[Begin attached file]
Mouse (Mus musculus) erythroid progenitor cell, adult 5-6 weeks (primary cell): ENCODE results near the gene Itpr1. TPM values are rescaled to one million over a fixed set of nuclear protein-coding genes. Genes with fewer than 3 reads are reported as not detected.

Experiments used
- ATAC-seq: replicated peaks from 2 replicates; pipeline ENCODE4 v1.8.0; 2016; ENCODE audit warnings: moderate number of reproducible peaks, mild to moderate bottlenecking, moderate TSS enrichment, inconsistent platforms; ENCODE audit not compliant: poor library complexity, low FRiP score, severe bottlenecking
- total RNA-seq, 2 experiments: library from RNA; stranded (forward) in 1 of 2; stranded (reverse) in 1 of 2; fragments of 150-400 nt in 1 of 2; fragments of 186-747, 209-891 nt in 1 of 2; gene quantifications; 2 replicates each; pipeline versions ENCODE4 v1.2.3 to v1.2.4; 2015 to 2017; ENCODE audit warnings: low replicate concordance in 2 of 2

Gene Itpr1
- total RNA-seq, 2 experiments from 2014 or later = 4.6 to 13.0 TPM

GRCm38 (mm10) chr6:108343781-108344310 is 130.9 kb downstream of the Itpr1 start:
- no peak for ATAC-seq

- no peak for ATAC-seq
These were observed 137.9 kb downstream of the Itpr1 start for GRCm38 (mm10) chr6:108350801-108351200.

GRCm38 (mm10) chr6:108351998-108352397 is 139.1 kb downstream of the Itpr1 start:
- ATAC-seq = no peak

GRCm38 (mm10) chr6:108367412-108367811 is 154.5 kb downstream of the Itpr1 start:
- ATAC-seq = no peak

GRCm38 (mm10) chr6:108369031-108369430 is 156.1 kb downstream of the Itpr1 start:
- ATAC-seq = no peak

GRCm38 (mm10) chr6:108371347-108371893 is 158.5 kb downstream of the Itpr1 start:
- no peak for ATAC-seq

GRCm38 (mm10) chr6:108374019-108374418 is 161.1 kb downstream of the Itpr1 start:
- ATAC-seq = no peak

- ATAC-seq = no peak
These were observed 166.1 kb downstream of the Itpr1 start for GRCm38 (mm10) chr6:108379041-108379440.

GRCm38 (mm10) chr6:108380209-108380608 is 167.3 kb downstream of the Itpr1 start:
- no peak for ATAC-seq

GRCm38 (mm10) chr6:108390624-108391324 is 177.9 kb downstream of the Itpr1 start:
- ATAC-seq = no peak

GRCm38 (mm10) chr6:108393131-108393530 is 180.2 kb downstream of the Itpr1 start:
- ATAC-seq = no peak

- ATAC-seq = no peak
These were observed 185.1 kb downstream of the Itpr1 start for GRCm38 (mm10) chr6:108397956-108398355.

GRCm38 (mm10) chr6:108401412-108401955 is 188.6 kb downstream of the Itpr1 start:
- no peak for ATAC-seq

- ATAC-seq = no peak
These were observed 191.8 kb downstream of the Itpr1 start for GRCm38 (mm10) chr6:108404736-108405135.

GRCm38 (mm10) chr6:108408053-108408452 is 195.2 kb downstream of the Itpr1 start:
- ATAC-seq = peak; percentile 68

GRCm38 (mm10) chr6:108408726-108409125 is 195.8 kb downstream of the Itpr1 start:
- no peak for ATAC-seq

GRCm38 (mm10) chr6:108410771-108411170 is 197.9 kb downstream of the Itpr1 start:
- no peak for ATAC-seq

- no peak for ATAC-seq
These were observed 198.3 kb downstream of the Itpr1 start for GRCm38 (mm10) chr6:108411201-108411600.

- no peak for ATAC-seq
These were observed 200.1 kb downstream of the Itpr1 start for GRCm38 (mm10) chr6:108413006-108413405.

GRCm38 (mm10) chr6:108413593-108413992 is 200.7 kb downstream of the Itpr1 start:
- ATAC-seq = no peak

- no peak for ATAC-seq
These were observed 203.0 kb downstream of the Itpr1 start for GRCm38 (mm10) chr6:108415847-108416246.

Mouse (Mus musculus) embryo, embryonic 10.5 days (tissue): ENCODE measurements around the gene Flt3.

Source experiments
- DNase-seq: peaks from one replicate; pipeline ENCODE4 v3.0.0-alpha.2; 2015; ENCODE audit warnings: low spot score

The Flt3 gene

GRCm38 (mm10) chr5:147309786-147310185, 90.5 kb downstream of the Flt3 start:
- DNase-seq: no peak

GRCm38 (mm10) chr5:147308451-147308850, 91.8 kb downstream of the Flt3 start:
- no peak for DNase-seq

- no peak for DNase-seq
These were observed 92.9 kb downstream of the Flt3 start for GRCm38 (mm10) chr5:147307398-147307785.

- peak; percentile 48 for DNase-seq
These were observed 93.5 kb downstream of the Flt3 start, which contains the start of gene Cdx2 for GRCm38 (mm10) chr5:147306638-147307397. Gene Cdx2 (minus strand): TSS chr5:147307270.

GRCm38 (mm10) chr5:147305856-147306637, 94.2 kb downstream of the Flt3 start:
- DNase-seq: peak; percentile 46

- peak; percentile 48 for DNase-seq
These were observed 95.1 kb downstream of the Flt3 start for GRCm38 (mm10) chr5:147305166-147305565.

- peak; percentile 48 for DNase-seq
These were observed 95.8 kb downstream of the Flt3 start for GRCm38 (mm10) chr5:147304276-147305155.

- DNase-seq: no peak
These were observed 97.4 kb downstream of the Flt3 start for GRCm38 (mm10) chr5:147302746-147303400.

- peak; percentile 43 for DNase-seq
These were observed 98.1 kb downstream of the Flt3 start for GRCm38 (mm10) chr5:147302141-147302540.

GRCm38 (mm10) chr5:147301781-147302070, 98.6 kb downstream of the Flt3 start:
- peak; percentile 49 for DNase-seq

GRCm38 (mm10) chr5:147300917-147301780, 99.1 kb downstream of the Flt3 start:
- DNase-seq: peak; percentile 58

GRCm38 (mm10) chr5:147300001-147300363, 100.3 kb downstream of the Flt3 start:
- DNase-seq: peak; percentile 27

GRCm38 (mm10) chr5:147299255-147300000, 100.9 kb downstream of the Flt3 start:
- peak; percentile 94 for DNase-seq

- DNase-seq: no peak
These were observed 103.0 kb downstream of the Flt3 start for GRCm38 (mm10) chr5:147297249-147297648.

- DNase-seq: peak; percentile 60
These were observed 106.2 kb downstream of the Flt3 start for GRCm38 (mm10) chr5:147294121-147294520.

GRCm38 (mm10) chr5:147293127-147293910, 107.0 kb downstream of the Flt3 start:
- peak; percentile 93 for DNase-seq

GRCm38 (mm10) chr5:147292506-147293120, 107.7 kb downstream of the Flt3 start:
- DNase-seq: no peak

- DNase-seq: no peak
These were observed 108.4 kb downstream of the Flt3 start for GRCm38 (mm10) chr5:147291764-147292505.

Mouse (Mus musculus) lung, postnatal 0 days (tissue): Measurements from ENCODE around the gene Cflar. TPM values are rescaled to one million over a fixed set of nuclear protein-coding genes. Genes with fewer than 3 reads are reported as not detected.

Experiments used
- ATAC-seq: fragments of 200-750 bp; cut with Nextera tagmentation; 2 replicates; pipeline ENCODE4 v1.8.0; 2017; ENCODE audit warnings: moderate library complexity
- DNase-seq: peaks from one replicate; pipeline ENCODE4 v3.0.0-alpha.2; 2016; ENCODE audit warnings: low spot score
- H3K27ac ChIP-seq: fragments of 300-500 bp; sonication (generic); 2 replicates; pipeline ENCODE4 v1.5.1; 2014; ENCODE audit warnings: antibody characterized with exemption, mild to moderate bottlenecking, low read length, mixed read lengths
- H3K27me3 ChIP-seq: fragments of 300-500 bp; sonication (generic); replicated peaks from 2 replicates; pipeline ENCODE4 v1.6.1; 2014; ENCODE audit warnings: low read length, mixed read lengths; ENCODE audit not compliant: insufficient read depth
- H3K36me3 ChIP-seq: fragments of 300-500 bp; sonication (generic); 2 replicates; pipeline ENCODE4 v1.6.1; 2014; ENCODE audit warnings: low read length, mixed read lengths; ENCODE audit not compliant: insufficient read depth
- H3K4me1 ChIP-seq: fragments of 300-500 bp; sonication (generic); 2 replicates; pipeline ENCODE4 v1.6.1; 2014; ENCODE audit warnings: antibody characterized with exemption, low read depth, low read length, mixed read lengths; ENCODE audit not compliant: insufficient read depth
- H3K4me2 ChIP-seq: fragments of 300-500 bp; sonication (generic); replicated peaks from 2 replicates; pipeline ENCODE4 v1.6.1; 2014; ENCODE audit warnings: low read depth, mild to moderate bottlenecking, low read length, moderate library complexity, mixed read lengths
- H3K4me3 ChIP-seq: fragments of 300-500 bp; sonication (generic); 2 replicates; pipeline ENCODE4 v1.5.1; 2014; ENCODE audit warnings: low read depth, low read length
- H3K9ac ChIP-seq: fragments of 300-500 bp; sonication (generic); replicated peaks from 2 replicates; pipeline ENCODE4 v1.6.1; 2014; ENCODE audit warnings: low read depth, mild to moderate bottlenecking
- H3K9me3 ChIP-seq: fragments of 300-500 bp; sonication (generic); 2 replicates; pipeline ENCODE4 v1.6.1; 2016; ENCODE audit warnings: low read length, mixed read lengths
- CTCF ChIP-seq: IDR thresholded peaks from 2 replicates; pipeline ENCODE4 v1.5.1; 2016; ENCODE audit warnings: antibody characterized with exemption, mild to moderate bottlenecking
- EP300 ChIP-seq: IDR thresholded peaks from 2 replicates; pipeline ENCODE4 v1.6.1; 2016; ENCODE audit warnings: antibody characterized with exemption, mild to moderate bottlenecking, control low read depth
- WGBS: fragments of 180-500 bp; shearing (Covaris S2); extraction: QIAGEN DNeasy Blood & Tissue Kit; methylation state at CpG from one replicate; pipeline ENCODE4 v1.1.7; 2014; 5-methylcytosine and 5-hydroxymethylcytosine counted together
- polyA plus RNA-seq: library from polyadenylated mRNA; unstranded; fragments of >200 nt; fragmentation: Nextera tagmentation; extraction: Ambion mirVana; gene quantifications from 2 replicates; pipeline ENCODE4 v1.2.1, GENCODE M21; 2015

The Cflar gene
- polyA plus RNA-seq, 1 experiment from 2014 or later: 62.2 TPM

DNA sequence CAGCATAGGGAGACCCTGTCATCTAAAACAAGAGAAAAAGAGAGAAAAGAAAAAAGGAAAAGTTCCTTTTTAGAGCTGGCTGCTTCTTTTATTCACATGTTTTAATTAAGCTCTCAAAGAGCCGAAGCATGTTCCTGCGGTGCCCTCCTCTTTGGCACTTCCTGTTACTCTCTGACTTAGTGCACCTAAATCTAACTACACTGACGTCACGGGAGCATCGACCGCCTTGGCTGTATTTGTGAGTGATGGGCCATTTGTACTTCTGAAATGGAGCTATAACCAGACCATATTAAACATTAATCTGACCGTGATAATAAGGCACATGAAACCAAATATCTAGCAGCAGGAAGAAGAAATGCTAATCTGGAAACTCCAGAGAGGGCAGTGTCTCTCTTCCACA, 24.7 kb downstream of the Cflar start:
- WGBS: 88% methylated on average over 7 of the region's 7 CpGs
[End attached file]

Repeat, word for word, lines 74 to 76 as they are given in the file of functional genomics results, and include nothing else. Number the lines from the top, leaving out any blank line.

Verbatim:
- DNase-seq: peak; percentile 58

GRCm38 (mm10) chr5:147300001-147300363, 100.3 kb downstream of the Flt3 start:
- DNase-seq: peak; percentile 27